Posted on: 15 December 2016
An industrial energy management plan is a must-have for today's business owners. Being that chillers are among the largest consumers of electric power in the industrial set-up, strategies aimed at increasing chiller efficiency should be a prominent feature of your energy management plan.
Industrial chillers become less-efficient for a number of reasons. This article explores a few of these reasons.
Misconceptions And Poor Operational Practices
The thought that increasing the amount of water flowing through a chilling system will increase the quantity of cool water delivered to an industrial premises is an example of a common misconception. An excessive rate of water flow could easily be detrimental to chiller efficiency. A higher rate of flow means that there'll be more aggressive contact between the water and the tubes within the chiller. Such aggressive contact is known to accelerate the rate of tube erosion, thereby encouraging the possibility of their premature failure.
Thus, chiller operators could easily adopt poor operational practices based on such misconceptions.
Commercial chilling systems are subjected to rigorous and often continuous work cycles. Chiller efficiency during these cycles is dependent on the system's ability to transfer the maximum quantity of heat possible with minimal heat loss during the process.
Actual transfer of heat in the chilling system takes place on evaporator and condenser tubes. The rigorous work cycles encourage the development of scale on these tubes. Scaled tubes can't have the operational efficiency of tubes that are spick and span. Regular maintenance (e.g. cleaning of heat exchange surfaces) is the most effective way to prevent development of scale within the system.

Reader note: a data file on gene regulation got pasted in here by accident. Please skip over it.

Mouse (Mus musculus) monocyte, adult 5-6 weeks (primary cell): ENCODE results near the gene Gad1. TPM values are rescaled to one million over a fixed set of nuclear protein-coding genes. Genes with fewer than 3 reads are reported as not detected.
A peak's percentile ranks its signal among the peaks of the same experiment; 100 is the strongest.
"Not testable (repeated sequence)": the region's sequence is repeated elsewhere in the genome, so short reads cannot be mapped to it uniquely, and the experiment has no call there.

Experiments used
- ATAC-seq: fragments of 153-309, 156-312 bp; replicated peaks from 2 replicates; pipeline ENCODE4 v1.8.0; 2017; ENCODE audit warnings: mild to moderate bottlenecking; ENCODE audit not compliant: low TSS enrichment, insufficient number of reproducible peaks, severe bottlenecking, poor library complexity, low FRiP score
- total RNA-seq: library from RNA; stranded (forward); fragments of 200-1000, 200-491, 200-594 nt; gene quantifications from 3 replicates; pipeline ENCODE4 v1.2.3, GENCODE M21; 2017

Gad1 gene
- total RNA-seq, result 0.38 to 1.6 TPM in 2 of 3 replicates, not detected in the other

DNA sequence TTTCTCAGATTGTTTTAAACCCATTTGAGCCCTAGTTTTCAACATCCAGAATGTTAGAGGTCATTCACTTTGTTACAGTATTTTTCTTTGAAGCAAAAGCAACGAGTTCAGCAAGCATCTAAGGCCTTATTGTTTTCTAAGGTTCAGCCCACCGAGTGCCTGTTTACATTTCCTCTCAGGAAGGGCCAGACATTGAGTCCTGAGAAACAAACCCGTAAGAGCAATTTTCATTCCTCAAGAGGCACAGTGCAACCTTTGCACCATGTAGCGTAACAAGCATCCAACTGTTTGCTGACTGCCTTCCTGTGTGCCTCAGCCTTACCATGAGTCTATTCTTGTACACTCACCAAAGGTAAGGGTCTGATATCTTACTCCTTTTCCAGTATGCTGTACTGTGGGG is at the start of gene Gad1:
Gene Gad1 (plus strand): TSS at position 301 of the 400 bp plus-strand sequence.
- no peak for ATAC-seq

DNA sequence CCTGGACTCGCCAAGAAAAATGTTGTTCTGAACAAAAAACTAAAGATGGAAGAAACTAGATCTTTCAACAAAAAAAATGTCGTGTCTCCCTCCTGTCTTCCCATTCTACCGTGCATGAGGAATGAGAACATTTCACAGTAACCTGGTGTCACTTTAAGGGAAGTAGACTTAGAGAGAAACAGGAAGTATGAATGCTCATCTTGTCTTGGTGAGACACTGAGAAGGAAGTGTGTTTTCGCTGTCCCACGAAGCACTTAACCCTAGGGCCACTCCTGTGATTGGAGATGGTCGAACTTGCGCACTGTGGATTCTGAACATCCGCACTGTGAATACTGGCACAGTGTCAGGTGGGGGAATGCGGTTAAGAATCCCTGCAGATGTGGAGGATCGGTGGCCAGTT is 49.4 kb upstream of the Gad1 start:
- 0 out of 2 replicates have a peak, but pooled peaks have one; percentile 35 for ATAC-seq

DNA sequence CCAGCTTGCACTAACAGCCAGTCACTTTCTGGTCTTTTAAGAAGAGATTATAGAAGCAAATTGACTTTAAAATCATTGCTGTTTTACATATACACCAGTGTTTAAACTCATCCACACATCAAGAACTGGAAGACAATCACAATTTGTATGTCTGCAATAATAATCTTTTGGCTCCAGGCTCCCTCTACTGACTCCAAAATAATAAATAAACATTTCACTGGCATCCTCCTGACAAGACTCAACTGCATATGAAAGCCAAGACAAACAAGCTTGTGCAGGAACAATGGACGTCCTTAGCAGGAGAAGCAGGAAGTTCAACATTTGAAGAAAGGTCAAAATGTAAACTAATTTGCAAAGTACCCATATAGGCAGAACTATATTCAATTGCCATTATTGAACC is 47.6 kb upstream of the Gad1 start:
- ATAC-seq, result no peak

Unfortunately, many industrial plants downplay the importance of observing a strict maintenance schedule for their chilling equipment in a bid to cut down on operational costs.
Regular maintenance will extend the life of various chiller components. However, each component has a definite shelf life. As they get closer to their shelf life, the various components create the need for more frequent repairs and/or replacement of various parts of thee chilling system.
Delayed repairs are often responsible for the eventual failure of industrial chillers. The one-time cost of repairing/replacing defective components of a chilling system in good time is nothing compared to the financial implications of bringing a failed system back to life or that of purchasing a new system.
Even more important is the fact that you ought to hire a certified HVAC contractor to perform the chiller repair.Share